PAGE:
Economic Warnings from Canada

If Americans Adopt Canadian Policies, We Will Get the Same Results


Promoters of “free” national health care constantly urge Americans to look north of the border for answers. That is indeed a healthy exercise, as long as you extend the investigation beyond health care.

Consider, for example, the province of Ontario, the hub of Canadian manufacturing and finance. In 1990, when Eastern Europeans were casting off their socialist chains, the people of Ontario elected a government of the New Democratic Party (NDP), a member of the Socialist International.

The NDP quickly announced plans to raise an additional one billion dollars a year by establishing a “minimum tax” for “big business.” In the best Orwellian tradition, the socialists established the “Fair Tax Commission” to study the move. But their major initiative, also popular in the United States, was to reclassify the middle class as “the wealthy.”

In May 1993, the NDP announced the largest single tax increase in Ontario’s history: $1.6 billion in new levies. The socialists also slapped a sales tax on automobile insurance, a mandatory big-ticket item for most citizens.

Ontarians pay a provincial tax rate of 58 percent of their basic federal income tax. But there is a catch. Because the increase, up from 55 percent is retroactive to January 1, the rate for the rest of 1993 was a stiff 61 percent. Further, for those earning over $51,000 a provincial surtax recently rose from 14 percent to 20. For those earning over $67,000 there is an “additional tax-on-tax” that rises to 10 percent from four.

All this comes in a time of recession, when government perks remain high. Remo Mancini was elected to Ontario’s Provincial Parliament in 1976. In July 1993 he retired at the ripe age of 41 with a $48,000 annual pension for the rest of his life. Meanwhile, the province’s bagmen were looking for still other pockets to pick.

Also in July, the NDP began hinting that the province would start taxing charitable contributions at a rate of five percent. The news provoked Cries of outrage from some Canadians, who generally like big government but are now beginning to realize its cost and alter their behavior accordingly.

There have been several regional tax revolts, and some predict a national grassroots push like that of California in 1978. Instead of cash increases, Canadians are beginning to ask for more vacation time and other non-taxable benefits.

As noted in the Canadian newsweekly, Maclean’s, the Toronto-based BarterPlus connects people interested in swapping services. In two years, the organization has more than doubled its membership. “Everything the province does to slow the economy seems to make our phones ring all the more,” said BarterPlus president Michael Caron. True to form, the government has imposed a tax on barter services.

Some Canadian economists peg the country’s “underground economy” at up to $100 billion a year. Canadians increasingly shop in the United States, where their dollar goes farther, even with an unfavorable exchange rate.

“The effects of a steadily higher taxation is a disaster for the middle class and a potential disaster for society,” Nicole Morgan, professor of public policy at Queens University in Kingston, Ontario told Maclean’s. With the middle class being depleted by taxation, said Morgan, “you can already see the trends to an increase in violence. It doesn’t take that much for the social fabric to crumble.”

By all standards, Canada should be one of the world’s premier economic powers. It is the largest country in the world, with a highly trained workforce and broad industrial base, with every conceivable mineral and natural resource, abundant hydroelectric power, an excellent transportation system, warm-water ports, on both coasts, a tradition of domestic tranquillity, and no foreign policy entanglements. But instead of growing prosperity Canada currently suffers from recession, high unemployment, and a deficit worse than that of the United States on a per-capita basis. The lessons for the United States could not be clearer.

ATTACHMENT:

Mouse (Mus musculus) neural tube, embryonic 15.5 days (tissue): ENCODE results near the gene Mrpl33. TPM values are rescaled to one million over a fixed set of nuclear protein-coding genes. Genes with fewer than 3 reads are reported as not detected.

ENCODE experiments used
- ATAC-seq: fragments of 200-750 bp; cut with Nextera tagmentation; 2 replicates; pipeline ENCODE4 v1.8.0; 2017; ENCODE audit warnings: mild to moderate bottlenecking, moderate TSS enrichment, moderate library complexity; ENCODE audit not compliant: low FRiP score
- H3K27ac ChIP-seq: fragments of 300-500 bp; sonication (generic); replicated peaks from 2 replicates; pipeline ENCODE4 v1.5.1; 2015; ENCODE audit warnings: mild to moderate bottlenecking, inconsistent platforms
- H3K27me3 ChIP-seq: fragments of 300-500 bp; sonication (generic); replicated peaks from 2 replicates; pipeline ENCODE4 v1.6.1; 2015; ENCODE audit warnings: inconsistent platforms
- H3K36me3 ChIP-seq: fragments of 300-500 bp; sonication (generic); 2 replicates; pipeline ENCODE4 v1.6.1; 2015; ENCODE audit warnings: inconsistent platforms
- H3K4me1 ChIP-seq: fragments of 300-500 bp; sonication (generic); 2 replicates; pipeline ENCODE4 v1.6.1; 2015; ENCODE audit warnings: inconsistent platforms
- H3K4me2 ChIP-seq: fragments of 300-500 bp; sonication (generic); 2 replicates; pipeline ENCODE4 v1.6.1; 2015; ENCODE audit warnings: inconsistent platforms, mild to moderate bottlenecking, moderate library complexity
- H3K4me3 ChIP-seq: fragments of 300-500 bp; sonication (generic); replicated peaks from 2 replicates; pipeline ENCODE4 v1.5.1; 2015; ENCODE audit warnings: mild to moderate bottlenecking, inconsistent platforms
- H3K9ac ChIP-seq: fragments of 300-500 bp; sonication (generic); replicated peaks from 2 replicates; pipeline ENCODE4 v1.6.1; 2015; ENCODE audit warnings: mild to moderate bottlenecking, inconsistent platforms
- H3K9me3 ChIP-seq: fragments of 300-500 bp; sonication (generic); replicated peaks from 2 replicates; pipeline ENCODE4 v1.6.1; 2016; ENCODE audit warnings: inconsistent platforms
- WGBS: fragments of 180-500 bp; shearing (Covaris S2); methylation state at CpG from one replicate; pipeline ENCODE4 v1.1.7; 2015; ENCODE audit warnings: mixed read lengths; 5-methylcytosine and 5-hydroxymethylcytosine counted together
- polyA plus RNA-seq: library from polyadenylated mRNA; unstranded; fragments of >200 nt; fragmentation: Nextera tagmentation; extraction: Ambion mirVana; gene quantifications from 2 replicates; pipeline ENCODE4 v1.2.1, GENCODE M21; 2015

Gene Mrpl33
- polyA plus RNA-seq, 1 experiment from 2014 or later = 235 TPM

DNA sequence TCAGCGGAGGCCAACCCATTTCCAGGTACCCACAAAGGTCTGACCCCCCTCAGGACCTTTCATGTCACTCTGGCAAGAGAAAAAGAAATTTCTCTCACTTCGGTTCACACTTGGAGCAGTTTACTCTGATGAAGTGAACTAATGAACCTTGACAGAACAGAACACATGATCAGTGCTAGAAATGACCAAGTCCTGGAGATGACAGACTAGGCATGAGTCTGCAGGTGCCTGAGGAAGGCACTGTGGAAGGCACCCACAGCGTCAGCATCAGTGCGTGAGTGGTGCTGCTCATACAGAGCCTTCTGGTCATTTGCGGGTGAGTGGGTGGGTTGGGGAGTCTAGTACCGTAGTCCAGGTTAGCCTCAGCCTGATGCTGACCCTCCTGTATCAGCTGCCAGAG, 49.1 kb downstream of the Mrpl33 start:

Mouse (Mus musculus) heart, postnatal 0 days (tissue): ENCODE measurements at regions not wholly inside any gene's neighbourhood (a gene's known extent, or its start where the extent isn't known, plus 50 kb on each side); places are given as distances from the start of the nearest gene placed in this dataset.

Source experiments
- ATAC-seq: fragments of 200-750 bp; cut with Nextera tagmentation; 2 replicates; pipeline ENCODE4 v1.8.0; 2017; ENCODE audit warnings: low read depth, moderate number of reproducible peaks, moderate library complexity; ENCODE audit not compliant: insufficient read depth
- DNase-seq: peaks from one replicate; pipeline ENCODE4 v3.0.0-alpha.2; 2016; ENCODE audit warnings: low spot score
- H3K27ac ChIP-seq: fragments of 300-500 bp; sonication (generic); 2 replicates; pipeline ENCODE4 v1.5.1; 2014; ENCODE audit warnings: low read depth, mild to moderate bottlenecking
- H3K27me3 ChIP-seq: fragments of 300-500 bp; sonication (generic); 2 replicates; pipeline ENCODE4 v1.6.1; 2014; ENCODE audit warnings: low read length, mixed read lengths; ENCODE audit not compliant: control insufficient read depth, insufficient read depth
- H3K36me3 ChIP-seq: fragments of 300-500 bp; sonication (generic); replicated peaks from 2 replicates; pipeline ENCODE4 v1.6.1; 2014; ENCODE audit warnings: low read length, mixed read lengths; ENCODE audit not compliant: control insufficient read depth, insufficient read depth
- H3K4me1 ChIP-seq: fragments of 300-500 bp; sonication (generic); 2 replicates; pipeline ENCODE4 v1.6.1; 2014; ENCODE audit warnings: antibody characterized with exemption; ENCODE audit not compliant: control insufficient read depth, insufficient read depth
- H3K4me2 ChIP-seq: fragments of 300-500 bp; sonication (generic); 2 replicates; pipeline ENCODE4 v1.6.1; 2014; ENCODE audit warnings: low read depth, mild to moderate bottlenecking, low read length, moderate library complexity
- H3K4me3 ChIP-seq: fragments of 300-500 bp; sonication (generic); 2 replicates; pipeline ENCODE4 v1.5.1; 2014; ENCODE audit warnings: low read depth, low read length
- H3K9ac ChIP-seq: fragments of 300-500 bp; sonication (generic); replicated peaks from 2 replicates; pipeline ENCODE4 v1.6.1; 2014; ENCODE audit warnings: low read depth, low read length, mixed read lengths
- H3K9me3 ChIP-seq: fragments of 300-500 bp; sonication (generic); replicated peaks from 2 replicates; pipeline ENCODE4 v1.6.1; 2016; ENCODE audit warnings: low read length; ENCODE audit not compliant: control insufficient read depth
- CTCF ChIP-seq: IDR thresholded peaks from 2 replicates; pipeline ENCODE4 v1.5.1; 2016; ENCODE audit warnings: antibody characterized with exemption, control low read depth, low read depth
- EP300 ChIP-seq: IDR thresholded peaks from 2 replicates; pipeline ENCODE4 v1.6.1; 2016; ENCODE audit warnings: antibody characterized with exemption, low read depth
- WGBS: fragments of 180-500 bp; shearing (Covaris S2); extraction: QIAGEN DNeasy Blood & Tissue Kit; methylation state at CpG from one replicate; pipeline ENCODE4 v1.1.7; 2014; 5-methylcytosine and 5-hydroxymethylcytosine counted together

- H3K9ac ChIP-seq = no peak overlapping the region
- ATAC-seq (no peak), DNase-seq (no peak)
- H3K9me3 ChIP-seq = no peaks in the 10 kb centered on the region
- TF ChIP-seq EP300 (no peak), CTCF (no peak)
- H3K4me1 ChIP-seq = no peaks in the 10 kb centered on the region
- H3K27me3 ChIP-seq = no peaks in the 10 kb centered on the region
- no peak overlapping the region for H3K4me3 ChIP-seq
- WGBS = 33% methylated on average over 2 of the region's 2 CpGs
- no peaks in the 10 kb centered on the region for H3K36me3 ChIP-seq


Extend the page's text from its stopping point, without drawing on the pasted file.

The Canadian experience confirms that state greed remains insatiable. It is that greed that surely underlies many of our own social problems and increasing violence. Statism and its inherently high taxes can reduce even naturally rich countries to economic basket cases. To use a socialist term, the state is guilty of “parasitism.”

Canadians often complain that they are being Americanized but in some key areas the reverse seems true. Canada has long maintained government ministries for multiculturalism and has practiced official bilingualism for decades. These are the very policies which the forces of political correctness are pushing for America, along with statist health care and national service.

If Americans adopt Canadian policies they will surely get the same results: recessions, frustration, and increased social tensions. Americans should reject expensive and failed statist models and return to their proven tradition of the free market, limited government, and individual initiative.

—K. L. Billingsley

Sincere Tyrants

Of all tyrannies a tyranny sincerely exercised for the good of its victims may be the most oppressive. It may be better to live under robber barons than under omnipotent moral busybodies. The robber baron’s cruelty may sometimes sleep, his cupidity may at some point be satiated; but those who torment us for our own good will torment us without end, for they do so with the approval of their own conscience.

—C. S. Lewis

The Consent of the Governed

To commit violent and unjust acts, it is not enough for a government to have the will or even the power; the habits, ideas and passions of the time must lend themselves to their committal.

—Alexis De Tocqueville


January 1994

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July/August 2014

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